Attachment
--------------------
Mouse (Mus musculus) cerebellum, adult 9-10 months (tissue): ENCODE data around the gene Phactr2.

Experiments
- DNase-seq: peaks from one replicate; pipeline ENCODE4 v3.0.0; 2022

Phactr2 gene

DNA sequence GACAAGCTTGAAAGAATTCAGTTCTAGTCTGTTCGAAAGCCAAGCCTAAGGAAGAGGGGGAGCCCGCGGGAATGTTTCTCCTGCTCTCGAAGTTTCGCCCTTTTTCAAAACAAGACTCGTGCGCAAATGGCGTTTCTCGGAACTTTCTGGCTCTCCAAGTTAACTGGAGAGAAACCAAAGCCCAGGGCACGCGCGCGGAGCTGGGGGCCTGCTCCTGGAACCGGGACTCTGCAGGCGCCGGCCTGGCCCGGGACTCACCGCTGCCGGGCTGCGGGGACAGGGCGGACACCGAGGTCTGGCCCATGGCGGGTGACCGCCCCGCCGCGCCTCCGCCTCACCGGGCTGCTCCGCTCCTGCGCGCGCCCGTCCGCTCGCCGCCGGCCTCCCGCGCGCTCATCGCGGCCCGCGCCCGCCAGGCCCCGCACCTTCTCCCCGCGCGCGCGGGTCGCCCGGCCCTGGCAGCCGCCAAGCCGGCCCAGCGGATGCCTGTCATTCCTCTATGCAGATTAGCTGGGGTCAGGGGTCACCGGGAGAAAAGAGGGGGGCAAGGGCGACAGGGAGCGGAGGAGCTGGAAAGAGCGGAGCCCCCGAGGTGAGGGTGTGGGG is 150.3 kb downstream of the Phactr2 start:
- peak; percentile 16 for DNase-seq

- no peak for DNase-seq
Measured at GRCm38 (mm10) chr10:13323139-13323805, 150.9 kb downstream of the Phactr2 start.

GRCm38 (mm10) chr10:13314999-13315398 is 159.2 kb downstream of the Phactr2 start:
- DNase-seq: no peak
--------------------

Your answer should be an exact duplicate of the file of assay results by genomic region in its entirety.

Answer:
Mouse (Mus musculus) cerebellum, adult 9-10 months (tissue): ENCODE data around the gene Phactr2.

Experiments
- DNase-seq: peaks from one replicate; pipeline ENCODE4 v3.0.0; 2022

Phactr2 gene

DNA sequence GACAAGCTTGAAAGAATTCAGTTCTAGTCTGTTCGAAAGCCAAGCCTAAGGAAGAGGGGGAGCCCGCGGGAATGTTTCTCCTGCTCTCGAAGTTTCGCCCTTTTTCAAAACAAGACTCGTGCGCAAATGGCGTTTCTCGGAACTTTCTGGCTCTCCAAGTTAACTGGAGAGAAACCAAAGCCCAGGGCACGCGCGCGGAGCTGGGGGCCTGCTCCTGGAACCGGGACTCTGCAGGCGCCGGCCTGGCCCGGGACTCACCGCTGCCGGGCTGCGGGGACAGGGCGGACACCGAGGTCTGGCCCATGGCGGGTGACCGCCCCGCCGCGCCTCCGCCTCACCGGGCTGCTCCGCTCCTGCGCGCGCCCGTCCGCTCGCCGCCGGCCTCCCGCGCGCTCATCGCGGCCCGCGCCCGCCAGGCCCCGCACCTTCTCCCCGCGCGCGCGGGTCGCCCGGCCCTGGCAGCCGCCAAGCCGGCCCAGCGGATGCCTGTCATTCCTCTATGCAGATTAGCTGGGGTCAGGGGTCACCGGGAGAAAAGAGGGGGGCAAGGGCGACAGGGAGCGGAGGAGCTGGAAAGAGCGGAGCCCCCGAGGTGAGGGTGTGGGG is 150.3 kb downstream of the Phactr2 start:
- peak; percentile 16 for DNase-seq

- no peak for DNase-seq
Measured at GRCm38 (mm10) chr10:13323139-13323805, 150.9 kb downstream of the Phactr2 start.

GRCm38 (mm10) chr10:13314999-13315398 is 159.2 kb downstream of the Phactr2 start:
- DNase-seq: no peak